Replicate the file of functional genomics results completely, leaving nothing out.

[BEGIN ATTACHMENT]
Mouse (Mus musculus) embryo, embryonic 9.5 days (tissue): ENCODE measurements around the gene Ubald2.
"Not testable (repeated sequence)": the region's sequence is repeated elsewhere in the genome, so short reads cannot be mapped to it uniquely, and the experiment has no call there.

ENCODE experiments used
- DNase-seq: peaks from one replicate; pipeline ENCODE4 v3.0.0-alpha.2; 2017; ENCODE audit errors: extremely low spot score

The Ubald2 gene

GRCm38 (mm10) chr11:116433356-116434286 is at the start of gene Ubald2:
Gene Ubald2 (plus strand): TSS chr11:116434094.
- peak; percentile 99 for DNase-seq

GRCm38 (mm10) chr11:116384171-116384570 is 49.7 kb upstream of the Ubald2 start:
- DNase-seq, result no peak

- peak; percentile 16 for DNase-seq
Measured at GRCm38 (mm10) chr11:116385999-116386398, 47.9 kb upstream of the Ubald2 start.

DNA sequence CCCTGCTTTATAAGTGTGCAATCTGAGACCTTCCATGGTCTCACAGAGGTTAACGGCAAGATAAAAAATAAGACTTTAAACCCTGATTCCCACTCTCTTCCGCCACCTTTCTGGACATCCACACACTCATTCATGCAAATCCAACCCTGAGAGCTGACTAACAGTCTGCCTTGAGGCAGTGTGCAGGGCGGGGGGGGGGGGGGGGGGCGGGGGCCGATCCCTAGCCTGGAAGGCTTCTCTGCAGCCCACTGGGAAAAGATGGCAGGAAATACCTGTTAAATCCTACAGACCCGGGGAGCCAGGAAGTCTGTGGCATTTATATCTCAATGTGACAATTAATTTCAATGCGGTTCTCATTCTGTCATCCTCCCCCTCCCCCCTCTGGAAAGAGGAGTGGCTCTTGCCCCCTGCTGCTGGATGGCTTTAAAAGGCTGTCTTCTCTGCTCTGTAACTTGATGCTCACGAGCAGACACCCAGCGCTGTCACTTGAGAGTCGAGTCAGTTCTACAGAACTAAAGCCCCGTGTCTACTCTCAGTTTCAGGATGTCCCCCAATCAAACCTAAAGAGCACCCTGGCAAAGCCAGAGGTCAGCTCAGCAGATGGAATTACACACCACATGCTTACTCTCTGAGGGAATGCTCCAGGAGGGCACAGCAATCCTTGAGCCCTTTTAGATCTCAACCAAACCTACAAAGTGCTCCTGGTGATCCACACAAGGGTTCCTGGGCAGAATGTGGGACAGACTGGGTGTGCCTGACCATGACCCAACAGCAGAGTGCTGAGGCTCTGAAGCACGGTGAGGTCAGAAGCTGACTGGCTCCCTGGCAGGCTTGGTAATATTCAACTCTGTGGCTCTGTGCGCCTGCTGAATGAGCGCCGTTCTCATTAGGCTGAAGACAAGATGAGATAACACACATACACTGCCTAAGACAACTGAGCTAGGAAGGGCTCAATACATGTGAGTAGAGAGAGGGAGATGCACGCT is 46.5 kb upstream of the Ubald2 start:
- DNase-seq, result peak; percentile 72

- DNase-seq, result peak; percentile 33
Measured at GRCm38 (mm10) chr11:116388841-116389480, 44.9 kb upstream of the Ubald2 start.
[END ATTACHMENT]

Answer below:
Mouse (Mus musculus) embryo, embryonic 9.5 days (tissue): ENCODE measurements around the gene Ubald2.
"Not testable (repeated sequence)": the region's sequence is repeated elsewhere in the genome, so short reads cannot be mapped to it uniquely, and the experiment has no call there.

ENCODE experiments used
- DNase-seq: peaks from one replicate; pipeline ENCODE4 v3.0.0-alpha.2; 2017; ENCODE audit errors: extremely low spot score

The Ubald2 gene

GRCm38 (mm10) chr11:116433356-116434286 is at the start of gene Ubald2:
Gene Ubald2 (plus strand): TSS chr11:116434094.
- peak; percentile 99 for DNase-seq

GRCm38 (mm10) chr11:116384171-116384570 is 49.7 kb upstream of the Ubald2 start:
- DNase-seq, result no peak

- peak; percentile 16 for DNase-seq
Measured at GRCm38 (mm10) chr11:116385999-116386398, 47.9 kb upstream of the Ubald2 start.

DNA sequence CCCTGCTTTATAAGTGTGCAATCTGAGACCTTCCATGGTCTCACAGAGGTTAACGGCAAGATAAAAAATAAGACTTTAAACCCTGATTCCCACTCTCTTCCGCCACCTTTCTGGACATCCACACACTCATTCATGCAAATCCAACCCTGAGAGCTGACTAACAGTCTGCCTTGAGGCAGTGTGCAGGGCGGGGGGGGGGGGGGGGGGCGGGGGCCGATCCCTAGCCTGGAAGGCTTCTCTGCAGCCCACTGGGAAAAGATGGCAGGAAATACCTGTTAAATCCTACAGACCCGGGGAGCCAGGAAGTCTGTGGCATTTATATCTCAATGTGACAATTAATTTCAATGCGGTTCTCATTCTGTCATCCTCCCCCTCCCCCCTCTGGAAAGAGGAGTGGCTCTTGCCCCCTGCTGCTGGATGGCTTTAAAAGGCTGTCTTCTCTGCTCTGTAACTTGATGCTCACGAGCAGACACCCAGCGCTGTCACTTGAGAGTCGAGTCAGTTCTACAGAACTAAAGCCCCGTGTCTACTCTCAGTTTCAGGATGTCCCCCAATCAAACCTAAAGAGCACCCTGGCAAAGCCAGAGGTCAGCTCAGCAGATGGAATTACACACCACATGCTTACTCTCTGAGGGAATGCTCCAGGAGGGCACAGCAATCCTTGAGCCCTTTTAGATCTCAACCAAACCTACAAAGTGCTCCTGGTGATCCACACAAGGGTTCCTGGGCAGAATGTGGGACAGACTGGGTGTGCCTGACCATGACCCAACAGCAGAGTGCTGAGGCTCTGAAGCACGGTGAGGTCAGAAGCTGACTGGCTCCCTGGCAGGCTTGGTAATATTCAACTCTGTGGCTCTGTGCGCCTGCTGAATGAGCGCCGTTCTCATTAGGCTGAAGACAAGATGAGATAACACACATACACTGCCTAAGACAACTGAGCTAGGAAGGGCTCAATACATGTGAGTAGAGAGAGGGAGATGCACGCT is 46.5 kb upstream of the Ubald2 start:
- DNase-seq, result peak; percentile 72

- DNase-seq, result peak; percentile 33
Measured at GRCm38 (mm10) chr11:116388841-116389480, 44.9 kb upstream of the Ubald2 start.